As one who was personally active in the anti-draft, anti-war movement at that time (and did a little jail time myself), I noticed some things rather pointedly left out. In the filmmaker’s zeal to remind viewers of the Civil Rights inspiration to the first wave of anti-war protesters, she brings in a number of references to the Southern Nonviolent Coordinating Committee (SNCC). I have no problem with that, and it was a positive contribution. But on the big college campuses where the movement really took off, the main organizing was led by Students for a Democratic Society (SDS), which goes unmentioned.

This is not the place to recount my own experience, but I have done so in an essay, “My SDS Activist Years in New Orleans” in You Say You Want a Revolution: SDS, PL, and Adventures in Building a Worker-Student Alliance (San Francisco: 1741 Press, 2019). It felt a little weird to see myself and the entire organization I thought was so critical to the anti-war movement submerged in the turbulent stream of history, but I guess it’s time to start getting used to the feeling of erasure! Or was this part of the “cancel culture?”

Also slighted are the investigative trips made to Hanoi under wartime conditions by American peace activists (Jane Fonda is still remembered not so fondly in many super-patriotic quarters, but there were others as well, including Herbert Aptheker from the CPUSA with Tom Hayden and Staughton Lynd). Another response from the young men subjected to the draft was to emigrate—to Canada, Scandinavia or other places—some of them permanently.

Left out, too, was Jimmy Carter’s amnesty. On the first full day of his presidency, Jan. 21, 1977, Carter granted unconditional pardons to the hundreds of thousands who had evaded the draft, either by leaving the country or by refusing to cooperate with SSS. The best-known American to serve in Vietnam and then turn against the war upon his return was, of course, John Kerry, but he does not appear in the film either.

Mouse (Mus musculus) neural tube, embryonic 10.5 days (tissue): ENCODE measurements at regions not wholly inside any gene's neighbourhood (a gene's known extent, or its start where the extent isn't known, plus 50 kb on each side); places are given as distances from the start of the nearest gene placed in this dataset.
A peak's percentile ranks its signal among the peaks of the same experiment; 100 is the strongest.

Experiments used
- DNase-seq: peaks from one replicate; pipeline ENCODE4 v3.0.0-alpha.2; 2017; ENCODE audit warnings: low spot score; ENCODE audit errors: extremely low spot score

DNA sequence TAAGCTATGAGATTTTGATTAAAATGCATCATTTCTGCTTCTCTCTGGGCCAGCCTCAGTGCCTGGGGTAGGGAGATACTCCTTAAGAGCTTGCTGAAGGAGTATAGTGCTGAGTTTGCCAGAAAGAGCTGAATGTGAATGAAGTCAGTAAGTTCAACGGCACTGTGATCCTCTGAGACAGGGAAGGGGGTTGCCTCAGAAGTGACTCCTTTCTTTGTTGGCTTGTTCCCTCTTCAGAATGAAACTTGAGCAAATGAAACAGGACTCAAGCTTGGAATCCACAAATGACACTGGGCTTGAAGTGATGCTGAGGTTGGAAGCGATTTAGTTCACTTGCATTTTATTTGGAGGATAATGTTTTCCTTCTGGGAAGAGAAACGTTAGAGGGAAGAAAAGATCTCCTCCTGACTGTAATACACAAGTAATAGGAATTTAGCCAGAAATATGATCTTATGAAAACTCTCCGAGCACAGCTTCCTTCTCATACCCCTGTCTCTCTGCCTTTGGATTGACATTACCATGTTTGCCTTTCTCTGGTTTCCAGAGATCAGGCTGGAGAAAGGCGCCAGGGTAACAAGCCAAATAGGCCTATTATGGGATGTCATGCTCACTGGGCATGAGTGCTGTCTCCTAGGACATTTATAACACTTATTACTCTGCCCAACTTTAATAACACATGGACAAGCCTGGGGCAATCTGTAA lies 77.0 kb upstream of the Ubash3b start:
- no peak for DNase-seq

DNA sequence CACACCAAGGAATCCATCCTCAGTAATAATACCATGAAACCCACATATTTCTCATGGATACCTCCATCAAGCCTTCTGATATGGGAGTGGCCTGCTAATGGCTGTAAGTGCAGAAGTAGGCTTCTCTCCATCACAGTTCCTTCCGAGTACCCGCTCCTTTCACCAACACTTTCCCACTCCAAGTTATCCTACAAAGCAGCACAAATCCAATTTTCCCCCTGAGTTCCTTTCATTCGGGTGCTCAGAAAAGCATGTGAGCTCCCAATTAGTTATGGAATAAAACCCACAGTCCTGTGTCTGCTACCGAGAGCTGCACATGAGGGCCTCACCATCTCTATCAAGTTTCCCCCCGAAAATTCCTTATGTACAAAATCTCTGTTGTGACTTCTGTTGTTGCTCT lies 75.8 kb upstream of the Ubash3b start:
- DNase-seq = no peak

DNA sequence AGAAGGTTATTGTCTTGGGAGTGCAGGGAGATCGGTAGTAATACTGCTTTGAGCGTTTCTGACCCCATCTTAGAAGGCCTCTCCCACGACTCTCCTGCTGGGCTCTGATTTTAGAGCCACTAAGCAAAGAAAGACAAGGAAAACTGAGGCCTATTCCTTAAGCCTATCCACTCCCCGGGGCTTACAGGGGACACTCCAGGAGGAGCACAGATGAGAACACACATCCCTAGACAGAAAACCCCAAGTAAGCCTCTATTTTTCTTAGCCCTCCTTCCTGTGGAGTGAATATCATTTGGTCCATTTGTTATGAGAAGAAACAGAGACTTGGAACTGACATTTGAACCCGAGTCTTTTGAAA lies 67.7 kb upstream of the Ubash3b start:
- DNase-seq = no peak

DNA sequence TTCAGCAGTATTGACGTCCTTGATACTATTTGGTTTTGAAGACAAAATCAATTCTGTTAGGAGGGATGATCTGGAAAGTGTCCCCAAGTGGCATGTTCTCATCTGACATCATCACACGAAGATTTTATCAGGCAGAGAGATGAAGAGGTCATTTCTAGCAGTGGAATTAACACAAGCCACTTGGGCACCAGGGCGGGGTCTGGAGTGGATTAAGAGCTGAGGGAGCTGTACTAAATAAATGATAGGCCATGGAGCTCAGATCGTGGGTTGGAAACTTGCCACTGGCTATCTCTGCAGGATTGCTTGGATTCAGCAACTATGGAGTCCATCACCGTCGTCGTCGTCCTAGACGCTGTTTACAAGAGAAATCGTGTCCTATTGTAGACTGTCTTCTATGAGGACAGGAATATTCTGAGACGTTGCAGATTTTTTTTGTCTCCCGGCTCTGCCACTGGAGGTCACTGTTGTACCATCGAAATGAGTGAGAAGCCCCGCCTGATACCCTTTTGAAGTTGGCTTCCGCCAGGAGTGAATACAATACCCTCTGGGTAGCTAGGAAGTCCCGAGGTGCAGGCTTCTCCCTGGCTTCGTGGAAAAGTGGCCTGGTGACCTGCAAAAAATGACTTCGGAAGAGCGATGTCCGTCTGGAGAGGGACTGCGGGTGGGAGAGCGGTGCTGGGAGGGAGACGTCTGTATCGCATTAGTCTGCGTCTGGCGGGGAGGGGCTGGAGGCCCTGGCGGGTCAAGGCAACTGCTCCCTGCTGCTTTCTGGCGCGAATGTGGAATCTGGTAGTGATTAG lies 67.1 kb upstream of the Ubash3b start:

These are in the end small observations and not meant to detract from the necessity of this film now while so many of the principals in the movement are still with us. The ending is beautiful, tying the spirit of resistance which had become so internalized in us to the movements of today.

To see the film go here. Remember: Only until March 21 at 8:59 p.m. The trailer can be seen at that same site.


CONTRIBUTOR

Eric A. Gordon
Eric A. Gordon

Eric A. Gordon is the author of a biography of radical American composer Marc Blitzstein, co-author of composer Earl Robinson’s autobiography, and the translator (from Portuguese) of a memoir by Brazilian author Hadasa Cytrynowicz. He holds a doctorate in history from Tulane University. He chaired the Southern California chapter of the National Writers Union, Local 1981 UAW (AFL-CIO) for two terms and is director emeritus of The Workmen's Circle/Arbeter Ring Southern California District. In 2015 he produced “City of the Future,” a CD of Soviet Yiddish songs by Samuel Polonski. He received the Better Lemons "Up Late" Critic Award for 2019, awarded to the most prolific critic. His latest project is translating the fiction of Manuel Tiago (pseudonym for Álvaro Cunhal) from Portuguese. The first two books, "Five Days, Five Nights" and "The Six-Pointed Star," are available from International Publishers NY.